LTO "bug" and Clang warnings

After looking at the Livermore for a while, we found the issue that was causing LTO to produce a different result.

Consider the code below [1]. setup() doesn’t touch bar/baz, main() doesn’t reference foo. LTO finds, correctly, that it can remove the setup(), but the result is different.

The code is clearly wrong, but the compiler has no right to fix user’s stupidity, even at that level. The only think I can think that would mitigate the problem would be to have a warning or out-of-bounds access when it’s that obvious.

Clang folks,

Correct me it I’m wrong, but I humbly think this should be done in the front-end, so it’s easy to print out line information without requiring debug symbols to be present. How easy would be to do that in Clang’s AST?

I assume it’s only a matter of checking the stride against the bounds of the array, if all is knowns at compile time. That would also help against segmentation fault.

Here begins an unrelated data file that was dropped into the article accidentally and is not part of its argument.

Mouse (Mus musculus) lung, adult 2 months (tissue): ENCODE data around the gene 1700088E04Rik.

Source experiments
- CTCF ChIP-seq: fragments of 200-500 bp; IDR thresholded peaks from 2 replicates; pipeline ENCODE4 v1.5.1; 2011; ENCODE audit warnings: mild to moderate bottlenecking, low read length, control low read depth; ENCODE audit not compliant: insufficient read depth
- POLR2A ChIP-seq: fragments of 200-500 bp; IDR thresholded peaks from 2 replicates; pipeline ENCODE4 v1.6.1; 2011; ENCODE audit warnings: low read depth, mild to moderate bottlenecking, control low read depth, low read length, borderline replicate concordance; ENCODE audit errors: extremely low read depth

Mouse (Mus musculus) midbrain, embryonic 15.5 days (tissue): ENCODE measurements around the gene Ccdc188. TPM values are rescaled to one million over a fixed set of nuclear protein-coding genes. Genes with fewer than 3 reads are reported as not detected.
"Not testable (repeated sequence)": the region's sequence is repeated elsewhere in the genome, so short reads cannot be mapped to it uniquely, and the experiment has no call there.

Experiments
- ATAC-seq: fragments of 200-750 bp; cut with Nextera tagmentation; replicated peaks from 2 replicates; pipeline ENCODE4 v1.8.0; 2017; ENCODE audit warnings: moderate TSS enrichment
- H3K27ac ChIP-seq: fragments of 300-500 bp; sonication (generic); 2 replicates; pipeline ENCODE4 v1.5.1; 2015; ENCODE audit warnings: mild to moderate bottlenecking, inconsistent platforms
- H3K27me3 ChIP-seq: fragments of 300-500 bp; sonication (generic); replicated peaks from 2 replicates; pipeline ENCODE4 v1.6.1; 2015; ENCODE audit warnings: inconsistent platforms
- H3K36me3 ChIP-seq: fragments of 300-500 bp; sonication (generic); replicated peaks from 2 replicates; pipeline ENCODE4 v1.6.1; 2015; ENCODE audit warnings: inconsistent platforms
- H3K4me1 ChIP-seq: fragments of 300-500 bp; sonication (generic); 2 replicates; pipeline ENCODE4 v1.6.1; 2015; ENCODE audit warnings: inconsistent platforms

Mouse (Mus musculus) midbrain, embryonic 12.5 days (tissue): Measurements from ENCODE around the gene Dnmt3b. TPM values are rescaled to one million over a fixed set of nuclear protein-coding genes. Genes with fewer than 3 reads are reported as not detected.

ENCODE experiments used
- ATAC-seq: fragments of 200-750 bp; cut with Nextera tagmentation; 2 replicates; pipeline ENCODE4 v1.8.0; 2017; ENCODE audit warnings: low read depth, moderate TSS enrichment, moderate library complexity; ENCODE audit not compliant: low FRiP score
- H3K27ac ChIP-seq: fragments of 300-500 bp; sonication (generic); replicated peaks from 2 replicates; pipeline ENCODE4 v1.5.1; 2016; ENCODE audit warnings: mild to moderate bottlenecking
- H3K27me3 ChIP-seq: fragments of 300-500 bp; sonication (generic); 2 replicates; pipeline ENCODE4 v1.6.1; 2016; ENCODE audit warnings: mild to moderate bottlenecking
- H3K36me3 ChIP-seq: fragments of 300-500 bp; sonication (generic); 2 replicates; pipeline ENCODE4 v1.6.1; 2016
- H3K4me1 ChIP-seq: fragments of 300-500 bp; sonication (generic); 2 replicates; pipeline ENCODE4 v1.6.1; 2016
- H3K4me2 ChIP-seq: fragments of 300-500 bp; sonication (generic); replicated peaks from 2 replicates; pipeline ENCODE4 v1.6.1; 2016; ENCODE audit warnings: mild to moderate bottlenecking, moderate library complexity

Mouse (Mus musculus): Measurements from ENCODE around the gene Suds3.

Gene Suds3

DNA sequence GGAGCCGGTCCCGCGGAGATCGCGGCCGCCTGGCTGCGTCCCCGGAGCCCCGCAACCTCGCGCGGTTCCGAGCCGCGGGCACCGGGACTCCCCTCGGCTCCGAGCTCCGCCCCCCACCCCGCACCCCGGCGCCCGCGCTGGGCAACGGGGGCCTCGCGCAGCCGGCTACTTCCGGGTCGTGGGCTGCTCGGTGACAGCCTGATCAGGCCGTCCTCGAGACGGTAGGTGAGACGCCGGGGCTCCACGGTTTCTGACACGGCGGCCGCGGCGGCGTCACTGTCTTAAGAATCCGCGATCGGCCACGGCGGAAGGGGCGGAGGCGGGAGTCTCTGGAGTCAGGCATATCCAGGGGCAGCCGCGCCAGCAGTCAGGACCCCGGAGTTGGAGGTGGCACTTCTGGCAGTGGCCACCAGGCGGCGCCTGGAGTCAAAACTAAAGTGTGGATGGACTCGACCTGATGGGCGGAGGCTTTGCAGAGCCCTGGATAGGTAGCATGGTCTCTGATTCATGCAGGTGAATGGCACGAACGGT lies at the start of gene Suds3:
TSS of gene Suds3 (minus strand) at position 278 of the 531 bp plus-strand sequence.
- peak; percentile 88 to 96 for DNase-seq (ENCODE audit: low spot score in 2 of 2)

It wouldn’t, however, work with variable length arrays, but VLA tend to segfault more often than silently overwrite other global variables.

cheers,
–renato

[1]

#include <stdio.h>

struct {
int foo[20];
int bar[20];
int baz[20];
} S;

void setup() {
int i;
// OVERWRITES ALL THREE ARRAYS
for (i=0; i<60; i++)
S.foo[i] = i; // ONLY REFERENCES FOO
}

// DOESN’T USE FOO
int main() {
int i;
setup();
printf("Bar: ");

for (i=0; i<20; i++)
printf("%d “, S.bar[i]);
printf(”\nBaz: “);
for (i=0; i<20; i++)
printf(”%d “, S.baz[i]);
puts(”");

return 0;
}

Hi Renato,

After looking at the Livermore for a while, we found the issue that was causing
LTO to produce a different result.

Consider the code below [1]. setup() doesn't touch bar/baz, main() doesn't
reference foo. LTO finds, correctly,

I don't think this is correct. At the LLVM IR level it is valid to write into
bar and baz by accessing off the end of foo. GlobalOpt is wrong to think that
an inbounds GEP into foo cannot be referencing bar/baz; the inbounds rules only
say it can't access memory outside of S. So I think this is an optimizer bug.

Ciao, Duncan.

  that it can remove the setup(), but the